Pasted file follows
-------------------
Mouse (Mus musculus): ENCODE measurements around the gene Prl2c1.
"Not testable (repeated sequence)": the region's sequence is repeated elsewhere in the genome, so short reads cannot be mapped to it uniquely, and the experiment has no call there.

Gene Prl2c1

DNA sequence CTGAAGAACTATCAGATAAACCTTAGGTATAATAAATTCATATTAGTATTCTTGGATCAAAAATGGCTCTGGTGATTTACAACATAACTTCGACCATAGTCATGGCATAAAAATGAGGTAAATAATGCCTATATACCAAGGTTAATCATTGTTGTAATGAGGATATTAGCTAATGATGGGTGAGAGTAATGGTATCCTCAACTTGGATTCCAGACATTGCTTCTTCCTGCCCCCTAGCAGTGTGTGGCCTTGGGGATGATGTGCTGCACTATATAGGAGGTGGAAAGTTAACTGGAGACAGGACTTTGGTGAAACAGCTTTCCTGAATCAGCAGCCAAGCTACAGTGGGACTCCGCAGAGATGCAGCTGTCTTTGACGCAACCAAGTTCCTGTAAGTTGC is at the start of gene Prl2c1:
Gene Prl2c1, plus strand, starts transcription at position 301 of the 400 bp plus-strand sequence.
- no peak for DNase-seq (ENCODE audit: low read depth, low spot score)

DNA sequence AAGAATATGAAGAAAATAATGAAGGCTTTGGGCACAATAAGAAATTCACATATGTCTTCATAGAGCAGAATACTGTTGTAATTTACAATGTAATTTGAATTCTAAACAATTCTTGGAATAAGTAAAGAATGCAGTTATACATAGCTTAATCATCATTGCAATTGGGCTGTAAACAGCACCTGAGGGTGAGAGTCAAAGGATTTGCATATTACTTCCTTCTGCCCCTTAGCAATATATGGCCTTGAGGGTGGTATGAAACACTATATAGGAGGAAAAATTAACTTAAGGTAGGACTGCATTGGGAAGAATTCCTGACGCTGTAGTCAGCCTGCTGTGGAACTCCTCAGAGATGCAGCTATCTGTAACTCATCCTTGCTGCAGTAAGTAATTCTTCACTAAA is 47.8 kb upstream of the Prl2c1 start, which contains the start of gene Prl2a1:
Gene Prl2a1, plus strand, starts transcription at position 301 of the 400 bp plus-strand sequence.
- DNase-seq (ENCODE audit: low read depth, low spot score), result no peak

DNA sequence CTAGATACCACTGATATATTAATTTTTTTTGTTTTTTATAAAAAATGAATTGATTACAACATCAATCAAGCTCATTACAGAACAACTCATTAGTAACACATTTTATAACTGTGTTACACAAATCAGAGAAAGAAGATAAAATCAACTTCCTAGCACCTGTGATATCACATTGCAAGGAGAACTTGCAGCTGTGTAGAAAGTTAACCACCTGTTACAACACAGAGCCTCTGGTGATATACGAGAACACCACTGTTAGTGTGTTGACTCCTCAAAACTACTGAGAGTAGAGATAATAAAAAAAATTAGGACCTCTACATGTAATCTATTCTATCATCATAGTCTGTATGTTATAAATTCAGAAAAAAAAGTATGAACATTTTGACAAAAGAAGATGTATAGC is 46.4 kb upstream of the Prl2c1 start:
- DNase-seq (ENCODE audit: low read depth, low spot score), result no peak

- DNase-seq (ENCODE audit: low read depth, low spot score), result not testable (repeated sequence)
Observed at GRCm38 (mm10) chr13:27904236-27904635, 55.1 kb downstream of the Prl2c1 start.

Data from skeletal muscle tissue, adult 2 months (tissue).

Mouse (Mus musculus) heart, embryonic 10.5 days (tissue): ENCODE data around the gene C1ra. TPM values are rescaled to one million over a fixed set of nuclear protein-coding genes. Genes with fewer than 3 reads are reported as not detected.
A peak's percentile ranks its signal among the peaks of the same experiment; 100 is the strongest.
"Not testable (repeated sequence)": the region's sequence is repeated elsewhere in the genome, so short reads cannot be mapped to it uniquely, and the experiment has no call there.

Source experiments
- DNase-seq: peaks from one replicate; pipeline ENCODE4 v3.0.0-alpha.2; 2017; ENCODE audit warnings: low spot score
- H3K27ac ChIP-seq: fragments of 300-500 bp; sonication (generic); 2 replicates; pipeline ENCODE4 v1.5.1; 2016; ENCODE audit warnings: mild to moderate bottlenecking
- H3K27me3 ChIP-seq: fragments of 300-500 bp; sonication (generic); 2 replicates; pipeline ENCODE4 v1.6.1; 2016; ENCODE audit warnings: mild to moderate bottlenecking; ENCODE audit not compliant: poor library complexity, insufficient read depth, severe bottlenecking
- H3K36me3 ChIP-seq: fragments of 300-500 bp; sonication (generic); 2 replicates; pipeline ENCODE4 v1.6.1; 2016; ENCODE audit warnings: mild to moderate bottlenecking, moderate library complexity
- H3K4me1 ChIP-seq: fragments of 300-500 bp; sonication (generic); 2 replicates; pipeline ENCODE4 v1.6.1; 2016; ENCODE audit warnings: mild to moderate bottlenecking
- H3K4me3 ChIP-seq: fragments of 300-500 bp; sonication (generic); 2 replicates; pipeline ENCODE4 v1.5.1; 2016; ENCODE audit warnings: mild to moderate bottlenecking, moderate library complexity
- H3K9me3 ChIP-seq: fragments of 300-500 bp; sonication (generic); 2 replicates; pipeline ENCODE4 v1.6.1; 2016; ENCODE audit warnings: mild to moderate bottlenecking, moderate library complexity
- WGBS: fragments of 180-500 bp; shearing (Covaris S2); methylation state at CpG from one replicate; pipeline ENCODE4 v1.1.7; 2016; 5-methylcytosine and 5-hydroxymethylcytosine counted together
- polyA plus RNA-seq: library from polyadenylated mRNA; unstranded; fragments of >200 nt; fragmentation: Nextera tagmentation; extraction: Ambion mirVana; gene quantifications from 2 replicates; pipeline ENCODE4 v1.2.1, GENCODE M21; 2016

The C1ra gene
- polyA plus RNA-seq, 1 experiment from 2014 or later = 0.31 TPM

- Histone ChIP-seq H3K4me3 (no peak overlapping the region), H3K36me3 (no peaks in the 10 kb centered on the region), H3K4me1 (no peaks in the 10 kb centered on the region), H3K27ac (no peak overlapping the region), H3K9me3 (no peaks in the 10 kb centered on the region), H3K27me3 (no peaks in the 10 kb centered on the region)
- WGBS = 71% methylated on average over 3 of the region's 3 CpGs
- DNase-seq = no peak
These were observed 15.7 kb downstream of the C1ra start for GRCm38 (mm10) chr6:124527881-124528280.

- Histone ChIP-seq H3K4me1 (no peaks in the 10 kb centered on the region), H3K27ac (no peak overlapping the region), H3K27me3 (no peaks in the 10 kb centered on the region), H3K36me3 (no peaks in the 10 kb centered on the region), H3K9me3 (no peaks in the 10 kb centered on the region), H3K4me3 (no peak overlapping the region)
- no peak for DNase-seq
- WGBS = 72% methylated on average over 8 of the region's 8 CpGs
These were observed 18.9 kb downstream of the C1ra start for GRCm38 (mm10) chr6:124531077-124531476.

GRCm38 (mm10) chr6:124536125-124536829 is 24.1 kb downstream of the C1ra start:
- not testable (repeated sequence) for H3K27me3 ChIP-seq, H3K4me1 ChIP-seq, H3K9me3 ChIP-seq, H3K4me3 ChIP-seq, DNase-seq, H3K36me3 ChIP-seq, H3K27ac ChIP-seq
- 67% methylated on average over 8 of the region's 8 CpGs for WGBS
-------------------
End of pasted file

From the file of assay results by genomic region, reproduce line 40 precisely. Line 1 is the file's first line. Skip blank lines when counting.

- 67% methylated on average over 8 of the region's 8 CpGs for WGBS